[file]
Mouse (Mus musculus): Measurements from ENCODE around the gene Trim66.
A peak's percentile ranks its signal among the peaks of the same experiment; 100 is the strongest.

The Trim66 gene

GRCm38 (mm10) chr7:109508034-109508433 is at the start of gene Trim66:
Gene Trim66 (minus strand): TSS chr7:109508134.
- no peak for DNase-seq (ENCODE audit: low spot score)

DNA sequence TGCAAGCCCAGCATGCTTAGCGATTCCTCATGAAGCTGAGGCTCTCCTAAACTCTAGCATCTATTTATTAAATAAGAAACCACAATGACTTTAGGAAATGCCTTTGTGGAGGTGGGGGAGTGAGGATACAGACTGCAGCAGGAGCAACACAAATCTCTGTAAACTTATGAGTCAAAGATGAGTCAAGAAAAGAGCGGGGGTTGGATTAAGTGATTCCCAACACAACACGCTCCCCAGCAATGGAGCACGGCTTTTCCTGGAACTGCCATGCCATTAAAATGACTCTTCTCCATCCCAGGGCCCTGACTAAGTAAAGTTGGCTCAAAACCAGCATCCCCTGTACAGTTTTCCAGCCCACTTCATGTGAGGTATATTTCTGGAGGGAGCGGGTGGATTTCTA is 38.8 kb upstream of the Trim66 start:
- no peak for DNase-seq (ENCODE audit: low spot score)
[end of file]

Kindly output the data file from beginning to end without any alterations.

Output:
Mouse (Mus musculus): Measurements from ENCODE around the gene Trim66.
A peak's percentile ranks its signal among the peaks of the same experiment; 100 is the strongest.

The Trim66 gene

GRCm38 (mm10) chr7:109508034-109508433 is at the start of gene Trim66:
Gene Trim66 (minus strand): TSS chr7:109508134.
- no peak for DNase-seq (ENCODE audit: low spot score)

DNA sequence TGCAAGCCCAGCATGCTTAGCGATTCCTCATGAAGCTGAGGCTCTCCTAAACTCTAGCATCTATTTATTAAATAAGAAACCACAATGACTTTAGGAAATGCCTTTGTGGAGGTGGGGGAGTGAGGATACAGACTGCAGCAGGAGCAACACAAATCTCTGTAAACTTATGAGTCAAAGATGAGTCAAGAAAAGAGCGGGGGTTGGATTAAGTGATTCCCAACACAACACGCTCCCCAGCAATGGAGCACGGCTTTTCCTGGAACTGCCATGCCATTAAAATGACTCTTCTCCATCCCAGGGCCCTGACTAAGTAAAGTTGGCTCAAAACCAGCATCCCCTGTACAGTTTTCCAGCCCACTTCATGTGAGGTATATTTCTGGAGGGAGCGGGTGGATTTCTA is 38.8 kb upstream of the Trim66 start:
- no peak for DNase-seq (ENCODE audit: low spot score)